I would argue

Men of the Light Horse. Photographs taken between 1939 and 1940. 

During the First World War, Light Horse regiments had fought as chiefly as Infantry, some minor engagements had been fought from horseback, but for the major part of the war, the horses were mainly used for speedy transportation and scouting missions. During the inter-war period, the 1st AIF was disbanded and a Citizen’s Force was implemented. Highly unpopular compulsory enlistment schemes led to drastically reduced numbers, however Light Horse regiments still remained in rural areas, using the same equipment from the 1914-18 war. Budget cuts during the depression, and workers’ fears of losing their civilian employment when away training also kept numbers low. By the mid to late 1930’s Defence spending was gradually increased, with efforts to double the size of the CMF in 1938, as the prospect of another war drew near. By 1939, around 80,000 men were serving on a part time basis. Equipment shortages still remained however, and when war did break out in September of 1939, the CMF was by no means an effective fighting force. As it become apparent that future engagements would no longer be conducted from horseback, Light Horse Regiments were retrained and reformed as Motorised, Armoured or Machine Gun Regiments.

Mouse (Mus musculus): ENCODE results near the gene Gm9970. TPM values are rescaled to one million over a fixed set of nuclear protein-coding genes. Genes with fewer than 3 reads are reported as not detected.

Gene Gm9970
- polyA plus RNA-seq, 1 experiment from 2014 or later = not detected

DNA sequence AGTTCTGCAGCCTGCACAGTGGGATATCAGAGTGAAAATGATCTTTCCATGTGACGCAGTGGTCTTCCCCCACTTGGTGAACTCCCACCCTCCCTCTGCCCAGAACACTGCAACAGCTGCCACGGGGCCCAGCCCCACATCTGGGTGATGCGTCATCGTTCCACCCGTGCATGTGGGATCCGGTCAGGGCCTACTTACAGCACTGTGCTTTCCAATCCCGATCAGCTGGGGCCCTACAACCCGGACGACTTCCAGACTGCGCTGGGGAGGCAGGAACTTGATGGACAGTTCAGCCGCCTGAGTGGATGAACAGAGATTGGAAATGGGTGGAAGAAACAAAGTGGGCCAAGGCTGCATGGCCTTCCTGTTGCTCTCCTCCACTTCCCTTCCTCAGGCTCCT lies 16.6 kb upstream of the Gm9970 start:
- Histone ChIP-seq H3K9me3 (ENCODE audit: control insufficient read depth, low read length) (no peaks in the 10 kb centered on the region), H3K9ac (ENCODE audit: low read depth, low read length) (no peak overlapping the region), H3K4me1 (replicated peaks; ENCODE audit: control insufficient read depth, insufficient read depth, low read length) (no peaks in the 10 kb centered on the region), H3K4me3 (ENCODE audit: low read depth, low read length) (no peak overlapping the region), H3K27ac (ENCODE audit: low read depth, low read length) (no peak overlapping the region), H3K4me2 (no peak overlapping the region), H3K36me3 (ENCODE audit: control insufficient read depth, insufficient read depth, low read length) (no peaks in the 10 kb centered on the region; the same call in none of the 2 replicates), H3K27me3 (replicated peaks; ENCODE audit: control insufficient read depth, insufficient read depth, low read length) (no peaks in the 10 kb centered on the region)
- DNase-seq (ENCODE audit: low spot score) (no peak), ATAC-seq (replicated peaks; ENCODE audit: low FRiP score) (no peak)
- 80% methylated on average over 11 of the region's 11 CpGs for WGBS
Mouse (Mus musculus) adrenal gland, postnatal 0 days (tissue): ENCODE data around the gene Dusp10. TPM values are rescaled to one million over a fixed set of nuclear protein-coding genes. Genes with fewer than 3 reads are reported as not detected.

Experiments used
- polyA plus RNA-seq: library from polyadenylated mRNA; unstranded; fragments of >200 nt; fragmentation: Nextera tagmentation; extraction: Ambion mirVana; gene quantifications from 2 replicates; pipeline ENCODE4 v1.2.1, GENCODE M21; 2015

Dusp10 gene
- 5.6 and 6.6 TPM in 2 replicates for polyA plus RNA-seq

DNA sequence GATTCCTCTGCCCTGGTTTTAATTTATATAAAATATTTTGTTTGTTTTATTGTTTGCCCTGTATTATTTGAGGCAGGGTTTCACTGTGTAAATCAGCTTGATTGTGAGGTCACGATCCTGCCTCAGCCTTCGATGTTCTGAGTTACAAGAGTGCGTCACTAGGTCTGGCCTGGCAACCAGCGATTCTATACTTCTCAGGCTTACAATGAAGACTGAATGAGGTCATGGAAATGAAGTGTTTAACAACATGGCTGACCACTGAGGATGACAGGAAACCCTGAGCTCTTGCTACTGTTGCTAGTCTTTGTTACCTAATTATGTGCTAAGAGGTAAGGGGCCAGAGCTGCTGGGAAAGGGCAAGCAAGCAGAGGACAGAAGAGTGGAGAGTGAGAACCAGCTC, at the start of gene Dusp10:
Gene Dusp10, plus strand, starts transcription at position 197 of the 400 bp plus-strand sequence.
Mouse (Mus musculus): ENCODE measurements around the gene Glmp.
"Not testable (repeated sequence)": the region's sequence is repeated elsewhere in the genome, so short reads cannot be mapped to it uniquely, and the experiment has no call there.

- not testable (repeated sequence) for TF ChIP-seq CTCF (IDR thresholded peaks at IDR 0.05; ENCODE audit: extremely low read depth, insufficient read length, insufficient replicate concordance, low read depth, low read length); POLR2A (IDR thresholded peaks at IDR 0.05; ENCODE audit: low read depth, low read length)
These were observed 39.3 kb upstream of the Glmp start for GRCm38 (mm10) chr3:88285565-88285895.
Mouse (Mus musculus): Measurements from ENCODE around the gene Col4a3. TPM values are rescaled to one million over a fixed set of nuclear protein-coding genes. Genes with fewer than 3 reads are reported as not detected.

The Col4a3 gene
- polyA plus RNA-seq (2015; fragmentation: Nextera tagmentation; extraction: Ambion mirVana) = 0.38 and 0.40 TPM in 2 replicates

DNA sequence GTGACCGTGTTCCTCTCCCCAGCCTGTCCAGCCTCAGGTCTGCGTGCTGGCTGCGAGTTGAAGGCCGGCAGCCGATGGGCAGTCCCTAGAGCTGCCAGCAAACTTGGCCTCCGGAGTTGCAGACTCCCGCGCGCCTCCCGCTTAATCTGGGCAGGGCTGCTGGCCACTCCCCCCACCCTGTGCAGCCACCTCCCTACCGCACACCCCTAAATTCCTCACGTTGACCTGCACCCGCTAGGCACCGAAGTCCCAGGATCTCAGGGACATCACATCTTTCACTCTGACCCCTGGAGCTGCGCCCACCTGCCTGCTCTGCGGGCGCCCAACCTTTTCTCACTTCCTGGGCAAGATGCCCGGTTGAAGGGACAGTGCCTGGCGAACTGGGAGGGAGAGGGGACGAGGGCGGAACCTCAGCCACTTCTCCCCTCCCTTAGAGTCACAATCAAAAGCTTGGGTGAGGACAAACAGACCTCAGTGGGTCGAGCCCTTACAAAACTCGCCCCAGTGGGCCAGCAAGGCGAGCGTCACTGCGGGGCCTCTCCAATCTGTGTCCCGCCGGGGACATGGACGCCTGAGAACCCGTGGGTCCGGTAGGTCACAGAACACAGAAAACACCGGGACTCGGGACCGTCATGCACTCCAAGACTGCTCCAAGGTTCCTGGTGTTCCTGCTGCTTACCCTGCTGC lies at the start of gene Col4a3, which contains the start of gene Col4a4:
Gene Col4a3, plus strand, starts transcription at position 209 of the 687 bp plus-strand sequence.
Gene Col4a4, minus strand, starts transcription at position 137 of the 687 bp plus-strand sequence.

Australian War Memorial

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    I know this doesn’t quite fit in my dash, but my great-grandfather was a light horseman, and his hat was freakin’...
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